The novelty of 3D printing has been fun to watch over the past 20+ years. What started off as an engineer’s dream, may end up as a world economies nightmare. When the rapid prototype machine was created in 1986, inventor Chick Hull of 3D Systems envisioned and machine that could inexpensively create a mini model of any design to help engineers adjust and improve their designs. 27 years later we have seen the first printing of an unborn baby’s face, Human and animal prosthetic limbs and countless of novelty toys. The scientific and engineering community seem to be in love with this new technology but are the implications to our global economy as this technology grows?
Several companies have already announced some early plans to use the 3D printer to their advantage. General Electric was reported by Bloomberg.com last May that they were working on replacing the 19 fuel nozzles needed for one of their engines used on planes with functioning 3D printed pieces. The piece that originally needed to have 20 separate pieces welded together could simply be printed as one. GE estimates that the new nozzle will be 5 times stronger and a full pound lighter than the original piece. GE isn’t alone in the idea, several companies across the planet are eyeing this much more cost effective way to make parts. Nike is printing cleats for their soccer shoes, Ford for on demand replacement parts and Mattel for prototypes of of toys.
Loss of global jobs could be staggering. Richard A. D’Aveni of Harvard business review states “As 3-D printing takes hold, the factors that have made China the workshop of the world will lose much of their force.” This doesn’t stop with China but will spread to all manufacturing countries and third world counties. Large companies will continue to improve their ability to print their own parts, this will reduce the need to import products from other countries, reduce all styles if global shipping and drastically reduce expected needs for inventory levels. Most companies will be now able to print on demand and only carry a minimal amount of product in their warehouses. Other companies will quit storing any products all together. Engineering design firms will only need to sell the major company the design plans and the large company like Ford or GE will print their own parts.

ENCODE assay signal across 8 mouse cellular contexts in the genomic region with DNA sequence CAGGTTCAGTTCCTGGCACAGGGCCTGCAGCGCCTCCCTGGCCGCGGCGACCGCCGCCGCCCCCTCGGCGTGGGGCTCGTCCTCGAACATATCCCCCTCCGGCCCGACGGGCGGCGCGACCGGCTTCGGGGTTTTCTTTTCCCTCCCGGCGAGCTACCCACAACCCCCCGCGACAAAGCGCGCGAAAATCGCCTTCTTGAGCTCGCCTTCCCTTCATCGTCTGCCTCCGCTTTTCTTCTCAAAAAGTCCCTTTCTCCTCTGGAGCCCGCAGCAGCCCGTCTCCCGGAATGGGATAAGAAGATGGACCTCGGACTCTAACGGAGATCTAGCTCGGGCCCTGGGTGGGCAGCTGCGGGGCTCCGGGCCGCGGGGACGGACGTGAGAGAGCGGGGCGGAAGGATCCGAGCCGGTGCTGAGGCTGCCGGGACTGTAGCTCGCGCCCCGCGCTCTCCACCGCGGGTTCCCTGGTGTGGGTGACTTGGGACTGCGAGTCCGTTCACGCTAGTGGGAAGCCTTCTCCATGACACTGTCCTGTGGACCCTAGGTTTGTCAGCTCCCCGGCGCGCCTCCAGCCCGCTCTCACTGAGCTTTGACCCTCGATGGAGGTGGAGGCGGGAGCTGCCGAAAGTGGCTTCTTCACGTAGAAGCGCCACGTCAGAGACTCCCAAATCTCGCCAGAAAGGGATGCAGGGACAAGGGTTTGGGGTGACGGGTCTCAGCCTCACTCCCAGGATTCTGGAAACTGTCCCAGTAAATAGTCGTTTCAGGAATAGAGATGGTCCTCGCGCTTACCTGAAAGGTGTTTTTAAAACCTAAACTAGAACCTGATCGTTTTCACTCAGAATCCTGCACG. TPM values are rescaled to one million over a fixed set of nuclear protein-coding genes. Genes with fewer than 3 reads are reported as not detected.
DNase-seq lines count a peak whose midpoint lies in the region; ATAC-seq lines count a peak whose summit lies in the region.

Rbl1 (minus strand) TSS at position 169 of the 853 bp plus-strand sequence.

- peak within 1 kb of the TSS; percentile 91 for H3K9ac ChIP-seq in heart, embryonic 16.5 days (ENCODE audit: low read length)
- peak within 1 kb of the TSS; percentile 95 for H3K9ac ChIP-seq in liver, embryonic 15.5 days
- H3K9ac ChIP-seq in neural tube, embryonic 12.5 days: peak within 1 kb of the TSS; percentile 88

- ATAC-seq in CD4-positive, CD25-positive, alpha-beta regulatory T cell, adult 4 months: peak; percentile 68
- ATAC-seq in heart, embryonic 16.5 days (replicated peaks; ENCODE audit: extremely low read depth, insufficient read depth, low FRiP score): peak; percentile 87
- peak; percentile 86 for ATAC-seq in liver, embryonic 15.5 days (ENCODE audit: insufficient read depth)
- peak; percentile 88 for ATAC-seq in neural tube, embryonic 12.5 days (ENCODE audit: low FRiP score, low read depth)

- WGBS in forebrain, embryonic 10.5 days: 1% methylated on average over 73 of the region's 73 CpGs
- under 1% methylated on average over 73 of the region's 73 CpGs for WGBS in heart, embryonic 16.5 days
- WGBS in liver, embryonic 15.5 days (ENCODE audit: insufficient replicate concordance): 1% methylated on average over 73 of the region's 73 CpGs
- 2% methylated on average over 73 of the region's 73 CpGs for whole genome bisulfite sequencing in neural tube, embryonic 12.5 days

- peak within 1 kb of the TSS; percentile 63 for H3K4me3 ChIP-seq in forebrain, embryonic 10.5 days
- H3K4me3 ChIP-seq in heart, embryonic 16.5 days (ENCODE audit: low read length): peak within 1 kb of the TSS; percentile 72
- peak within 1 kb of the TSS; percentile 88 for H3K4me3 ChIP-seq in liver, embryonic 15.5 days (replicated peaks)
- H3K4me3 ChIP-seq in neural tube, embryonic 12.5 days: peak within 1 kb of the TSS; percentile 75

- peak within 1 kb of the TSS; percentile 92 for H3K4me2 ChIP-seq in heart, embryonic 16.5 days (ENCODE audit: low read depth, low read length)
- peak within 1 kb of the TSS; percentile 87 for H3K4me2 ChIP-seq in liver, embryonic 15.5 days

With this new business model the middle man in business will be completely removed from the equation. Companies that once relied upon a middle company to import goods for them to purchase can now contact the factory directly and simply buy the blueprints of the product they need. This will effectively remove or at the least dramatically reduce the “import/export” business.
As the printers and materials become cheaper, homes will have them. Homeowners will be able to print their own products without the need to travel to a store. Not only could they simply print items they may want or need, as the technology because easier to use, they could create their own products to suit specific needs. Another concern is if all that is needed to print a product is the blue print, how do companies defend their property to sell? The movie and music industry has been fighting this battle for the last 20 years and current manufactures may find themselves in the same boat.